By Aviwe Mtila
On June 7, South Africa lost another of its great leaders - Epianette Mbeki, the mother of former president Thabo Mbeki - who died at age 98.
With the loss of legendary struggle hero Nelson Mandela in December last year, one would not be blamed for viewing the passing of MaMbeki as symbolizing the end of an era of selfless leaders.
Leaders who dedicated their lives to serving the people of South Africa; stalwarts such as Oliver Thambo, Steve Biko, Chris Hani, Albertina Sisulu, Robert Sobukwe, Govan Mbeki, Walter Sisulu, to mention a few, are people who led for the sole purpose of bettering the nation and serving the needs of its people.
South Africa is in its twentieth year into democracy, and yet, the country is still unstable. It is marred by with high levels of unemployment, strikes across the nation and shockingly appalling levels of poverty.
Corruption and lavish lifestyles seem to be the order of the day among current politicians in government. With this in mind, the question of what the contribution of this generation of leaders to the South African Society is, needs to be looked at closely.
Are the good morals, values and leadership qualities that speak for themselves in our past leaders still evident in our current leaders? Are our leaders still serving the needs of the nation or have they shifted their focus on enriching themselves and each other, neglecting a poverty stricken nation?
Our current leaders can learn a lot from the likes of MaMbeki, who lived a modest life in Ngcingwane, a rural village in the former Transkei. Till her dying days, MaMbeki dedicated her life to community development.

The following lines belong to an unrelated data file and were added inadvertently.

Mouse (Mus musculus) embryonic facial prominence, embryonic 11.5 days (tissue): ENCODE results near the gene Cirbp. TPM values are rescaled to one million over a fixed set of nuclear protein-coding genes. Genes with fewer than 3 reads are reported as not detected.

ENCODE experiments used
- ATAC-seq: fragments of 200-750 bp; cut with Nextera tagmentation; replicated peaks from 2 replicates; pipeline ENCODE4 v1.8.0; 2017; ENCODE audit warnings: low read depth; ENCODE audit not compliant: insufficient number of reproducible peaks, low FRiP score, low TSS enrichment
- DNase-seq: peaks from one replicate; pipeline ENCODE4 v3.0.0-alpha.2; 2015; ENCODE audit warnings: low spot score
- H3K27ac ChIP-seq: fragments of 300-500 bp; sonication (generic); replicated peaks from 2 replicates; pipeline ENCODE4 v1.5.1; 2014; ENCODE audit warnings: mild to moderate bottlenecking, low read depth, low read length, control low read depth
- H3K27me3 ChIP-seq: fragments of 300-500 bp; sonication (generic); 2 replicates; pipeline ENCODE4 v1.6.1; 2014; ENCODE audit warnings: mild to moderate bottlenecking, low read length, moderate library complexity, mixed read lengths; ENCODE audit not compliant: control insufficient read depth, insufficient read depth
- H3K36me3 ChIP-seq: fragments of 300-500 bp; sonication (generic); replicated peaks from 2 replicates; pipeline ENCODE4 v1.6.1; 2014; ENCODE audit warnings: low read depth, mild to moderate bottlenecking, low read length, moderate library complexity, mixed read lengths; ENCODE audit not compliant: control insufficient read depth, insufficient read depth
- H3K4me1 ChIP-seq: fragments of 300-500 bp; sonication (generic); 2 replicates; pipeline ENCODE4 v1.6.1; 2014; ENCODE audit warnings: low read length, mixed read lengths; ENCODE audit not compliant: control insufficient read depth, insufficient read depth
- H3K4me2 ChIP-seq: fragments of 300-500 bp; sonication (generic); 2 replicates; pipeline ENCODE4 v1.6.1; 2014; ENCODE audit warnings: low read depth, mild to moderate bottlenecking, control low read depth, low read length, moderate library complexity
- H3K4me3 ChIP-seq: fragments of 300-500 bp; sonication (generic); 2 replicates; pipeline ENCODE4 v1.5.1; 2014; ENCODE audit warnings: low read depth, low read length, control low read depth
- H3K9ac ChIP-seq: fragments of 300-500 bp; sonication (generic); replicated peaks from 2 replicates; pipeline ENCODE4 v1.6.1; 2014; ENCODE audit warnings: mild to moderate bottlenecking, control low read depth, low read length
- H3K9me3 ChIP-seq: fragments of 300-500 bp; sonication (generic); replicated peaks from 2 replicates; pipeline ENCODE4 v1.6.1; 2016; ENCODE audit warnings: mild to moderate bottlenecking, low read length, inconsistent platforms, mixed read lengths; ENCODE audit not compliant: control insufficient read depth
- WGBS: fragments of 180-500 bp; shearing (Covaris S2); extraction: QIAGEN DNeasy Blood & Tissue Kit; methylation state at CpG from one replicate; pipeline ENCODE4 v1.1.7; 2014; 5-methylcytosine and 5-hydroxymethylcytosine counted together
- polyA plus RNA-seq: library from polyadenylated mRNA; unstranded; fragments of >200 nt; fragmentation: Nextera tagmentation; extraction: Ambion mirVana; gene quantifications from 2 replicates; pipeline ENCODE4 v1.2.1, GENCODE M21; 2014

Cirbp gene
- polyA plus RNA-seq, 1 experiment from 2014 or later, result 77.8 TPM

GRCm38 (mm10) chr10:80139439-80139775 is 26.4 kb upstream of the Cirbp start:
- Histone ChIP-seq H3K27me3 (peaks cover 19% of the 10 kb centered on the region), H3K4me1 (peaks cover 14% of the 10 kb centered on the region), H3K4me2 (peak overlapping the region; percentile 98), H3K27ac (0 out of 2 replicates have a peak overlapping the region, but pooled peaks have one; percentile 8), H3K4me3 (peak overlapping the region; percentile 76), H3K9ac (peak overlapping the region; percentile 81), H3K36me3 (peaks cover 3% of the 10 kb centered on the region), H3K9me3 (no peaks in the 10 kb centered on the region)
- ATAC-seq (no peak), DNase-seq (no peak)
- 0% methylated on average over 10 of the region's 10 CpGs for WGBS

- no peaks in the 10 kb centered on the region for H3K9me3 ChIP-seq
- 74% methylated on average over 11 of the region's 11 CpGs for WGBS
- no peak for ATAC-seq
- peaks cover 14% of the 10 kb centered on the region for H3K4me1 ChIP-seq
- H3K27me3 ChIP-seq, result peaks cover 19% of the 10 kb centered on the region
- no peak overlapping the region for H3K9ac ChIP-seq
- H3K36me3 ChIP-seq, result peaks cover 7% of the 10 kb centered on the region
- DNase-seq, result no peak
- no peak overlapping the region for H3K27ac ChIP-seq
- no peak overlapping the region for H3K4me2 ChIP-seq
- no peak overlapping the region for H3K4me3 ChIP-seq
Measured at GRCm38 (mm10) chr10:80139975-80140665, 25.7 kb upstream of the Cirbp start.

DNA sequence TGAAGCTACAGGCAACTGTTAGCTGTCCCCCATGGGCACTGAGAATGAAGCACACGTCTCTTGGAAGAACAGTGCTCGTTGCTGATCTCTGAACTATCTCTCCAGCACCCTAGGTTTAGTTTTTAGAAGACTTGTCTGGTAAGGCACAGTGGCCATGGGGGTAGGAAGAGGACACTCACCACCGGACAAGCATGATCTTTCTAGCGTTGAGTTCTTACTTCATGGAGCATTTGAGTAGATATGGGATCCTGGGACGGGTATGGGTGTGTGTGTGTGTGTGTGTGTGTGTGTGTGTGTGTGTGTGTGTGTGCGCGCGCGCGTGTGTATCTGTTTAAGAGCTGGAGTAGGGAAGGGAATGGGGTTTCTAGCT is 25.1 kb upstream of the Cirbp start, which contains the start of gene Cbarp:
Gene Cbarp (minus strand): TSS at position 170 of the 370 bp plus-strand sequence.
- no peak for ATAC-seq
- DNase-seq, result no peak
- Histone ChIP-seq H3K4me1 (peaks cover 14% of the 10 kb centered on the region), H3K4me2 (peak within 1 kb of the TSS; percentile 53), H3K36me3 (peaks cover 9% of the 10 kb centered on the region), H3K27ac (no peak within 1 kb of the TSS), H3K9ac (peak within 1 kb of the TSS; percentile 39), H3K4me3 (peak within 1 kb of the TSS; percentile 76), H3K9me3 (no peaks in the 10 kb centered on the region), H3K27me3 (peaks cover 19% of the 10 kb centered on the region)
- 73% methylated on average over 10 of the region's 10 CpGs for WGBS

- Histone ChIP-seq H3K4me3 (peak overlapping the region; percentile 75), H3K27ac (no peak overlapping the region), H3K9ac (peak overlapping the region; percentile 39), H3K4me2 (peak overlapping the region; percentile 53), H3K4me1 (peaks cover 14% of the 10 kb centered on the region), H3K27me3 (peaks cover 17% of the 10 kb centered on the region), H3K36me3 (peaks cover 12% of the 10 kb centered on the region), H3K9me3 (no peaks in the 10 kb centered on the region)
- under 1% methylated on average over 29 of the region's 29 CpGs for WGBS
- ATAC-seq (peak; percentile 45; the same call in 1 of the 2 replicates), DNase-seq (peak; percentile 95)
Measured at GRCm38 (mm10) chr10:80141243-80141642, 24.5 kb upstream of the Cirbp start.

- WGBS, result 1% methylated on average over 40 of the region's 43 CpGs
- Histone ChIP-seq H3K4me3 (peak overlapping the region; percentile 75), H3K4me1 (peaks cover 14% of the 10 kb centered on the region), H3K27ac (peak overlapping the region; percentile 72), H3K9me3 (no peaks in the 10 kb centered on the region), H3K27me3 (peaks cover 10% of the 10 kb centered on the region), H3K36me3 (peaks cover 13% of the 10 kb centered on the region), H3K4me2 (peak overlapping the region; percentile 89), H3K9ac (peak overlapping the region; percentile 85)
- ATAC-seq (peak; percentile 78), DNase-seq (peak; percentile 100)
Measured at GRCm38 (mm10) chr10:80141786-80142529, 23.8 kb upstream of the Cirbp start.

After marrying Govan Mbeki in 1940, MaMbeki gave up her life as a teacher in Durban and moved back to Transkei with her husband, driven by the calling to uplift and emancipate their home region’s impoverished rural masses.
In Transkei the Mbeki’s opened a shop in Mbewuleni which MaMbeki ran when her husband focused on the nation’s politics.
When her husband was facing life imprisonment and her three sons were in exile, what kept her going was her unflinching belief in community development and her faith in self-help projects as means towards social and economic advancement. MaMbeki was involved in community projects as she was the patron of a successful community farming project.
Epianette Mbeki is a true reflection of the type of leaders South Africa is losing and has lost; a generation that has contributed positively to the South African society. She is part of a generation of leaders that has shown us the true definition of the term ‘Ubuntu’.
What are our modern day leaders contributing, besides their lavish homes being upgraded with millions of tax-payers hard earned money?
Are we suppose to trust that our leaders will bring us ‘economic freedom’, when they live luxurious lives which we know they can’t afford or account for?
Are we supposed to believe that the leaders of the DA will bring any change, when the gap between the rich and the poor in the Western Cape is too disturbing to note?
In a South Africa, where our leaders are clearly benefiting first before considering the needs of the nation, one needs to use the examples set by our past leaders such as Epianette Mbeki.
South Africans need to stop depending on the government for survival and start engaging in self-help projects as means towards social and economic advancement.
Will the legacy of the passing era of leaders ever be visible in the current leaders? That remains to be seen.
What is clear, though, is that the current leaders need to learn true leadership from past leaders in order to shape a brighter South Africa.